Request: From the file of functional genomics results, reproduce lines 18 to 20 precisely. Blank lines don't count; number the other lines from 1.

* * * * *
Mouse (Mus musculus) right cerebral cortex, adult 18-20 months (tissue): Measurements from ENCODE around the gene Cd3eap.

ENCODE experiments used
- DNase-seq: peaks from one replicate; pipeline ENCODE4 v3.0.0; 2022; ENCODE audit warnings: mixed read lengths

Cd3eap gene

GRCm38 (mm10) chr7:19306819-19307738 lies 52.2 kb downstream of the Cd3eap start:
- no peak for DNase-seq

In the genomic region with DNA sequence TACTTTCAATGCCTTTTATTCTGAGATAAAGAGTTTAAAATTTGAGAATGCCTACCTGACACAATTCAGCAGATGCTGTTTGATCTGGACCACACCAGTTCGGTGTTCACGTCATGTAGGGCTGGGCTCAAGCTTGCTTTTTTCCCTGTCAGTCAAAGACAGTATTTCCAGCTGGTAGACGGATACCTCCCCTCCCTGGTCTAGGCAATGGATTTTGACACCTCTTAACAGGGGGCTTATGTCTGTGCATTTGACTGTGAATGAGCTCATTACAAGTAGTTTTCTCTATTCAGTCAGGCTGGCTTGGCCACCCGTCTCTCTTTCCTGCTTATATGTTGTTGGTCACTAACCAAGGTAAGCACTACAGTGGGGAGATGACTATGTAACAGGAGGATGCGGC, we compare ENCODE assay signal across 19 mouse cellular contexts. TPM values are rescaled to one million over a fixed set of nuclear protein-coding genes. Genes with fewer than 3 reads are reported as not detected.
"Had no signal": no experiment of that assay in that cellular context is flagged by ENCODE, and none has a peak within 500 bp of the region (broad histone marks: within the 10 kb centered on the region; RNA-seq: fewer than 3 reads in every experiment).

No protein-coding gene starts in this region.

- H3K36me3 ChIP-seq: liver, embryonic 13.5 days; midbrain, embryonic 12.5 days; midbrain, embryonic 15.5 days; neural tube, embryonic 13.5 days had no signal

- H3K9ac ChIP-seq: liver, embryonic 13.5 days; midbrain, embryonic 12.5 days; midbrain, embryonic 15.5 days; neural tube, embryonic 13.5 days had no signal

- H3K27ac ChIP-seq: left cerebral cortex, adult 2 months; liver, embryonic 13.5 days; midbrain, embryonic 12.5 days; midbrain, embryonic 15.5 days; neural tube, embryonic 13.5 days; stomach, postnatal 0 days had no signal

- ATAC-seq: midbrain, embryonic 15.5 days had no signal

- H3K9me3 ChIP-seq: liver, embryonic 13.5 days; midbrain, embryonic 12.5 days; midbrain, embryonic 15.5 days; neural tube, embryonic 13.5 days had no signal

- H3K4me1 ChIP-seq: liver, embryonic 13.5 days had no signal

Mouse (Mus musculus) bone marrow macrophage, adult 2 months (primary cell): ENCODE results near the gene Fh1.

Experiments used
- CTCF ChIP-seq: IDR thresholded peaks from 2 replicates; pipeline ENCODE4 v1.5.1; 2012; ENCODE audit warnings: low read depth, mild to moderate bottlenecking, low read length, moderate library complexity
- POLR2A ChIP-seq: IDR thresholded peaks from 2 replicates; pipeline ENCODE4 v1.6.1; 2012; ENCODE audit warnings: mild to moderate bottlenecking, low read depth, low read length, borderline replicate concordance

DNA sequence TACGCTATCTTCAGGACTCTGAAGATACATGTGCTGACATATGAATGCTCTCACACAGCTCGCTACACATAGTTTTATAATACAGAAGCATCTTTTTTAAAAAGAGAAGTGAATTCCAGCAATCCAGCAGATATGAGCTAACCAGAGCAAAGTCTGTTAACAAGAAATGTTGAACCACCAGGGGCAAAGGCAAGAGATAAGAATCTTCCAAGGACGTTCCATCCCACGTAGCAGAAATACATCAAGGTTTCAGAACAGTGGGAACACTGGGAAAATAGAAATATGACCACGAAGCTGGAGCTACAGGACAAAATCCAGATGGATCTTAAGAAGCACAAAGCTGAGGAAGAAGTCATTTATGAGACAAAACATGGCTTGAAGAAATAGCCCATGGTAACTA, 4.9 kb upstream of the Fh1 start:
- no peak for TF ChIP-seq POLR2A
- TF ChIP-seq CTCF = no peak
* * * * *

- CTCF ChIP-seq: IDR thresholded peaks from 2 replicates; pipeline ENCODE4 v1.5.1; 2012; ENCODE audit warnings: low read depth, mild to moderate bottlenecking, low read length, moderate library complexity
- POLR2A ChIP-seq: IDR thresholded peaks from 2 replicates; pipeline ENCODE4 v1.6.1; 2012; ENCODE audit warnings: mild to moderate bottlenecking, low read depth, low read length, borderline replicate concordance

DNA sequence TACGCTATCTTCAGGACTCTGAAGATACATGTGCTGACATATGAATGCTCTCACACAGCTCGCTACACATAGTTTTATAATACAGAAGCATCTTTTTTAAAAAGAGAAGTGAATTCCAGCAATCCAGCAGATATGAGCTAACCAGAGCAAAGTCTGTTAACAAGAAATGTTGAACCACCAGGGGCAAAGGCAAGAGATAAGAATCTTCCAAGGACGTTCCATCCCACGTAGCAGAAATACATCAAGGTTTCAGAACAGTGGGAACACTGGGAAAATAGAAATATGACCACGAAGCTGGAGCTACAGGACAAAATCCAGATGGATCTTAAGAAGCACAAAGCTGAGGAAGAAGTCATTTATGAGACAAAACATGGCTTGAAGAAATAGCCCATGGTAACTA, 4.9 kb upstream of the Fh1 start: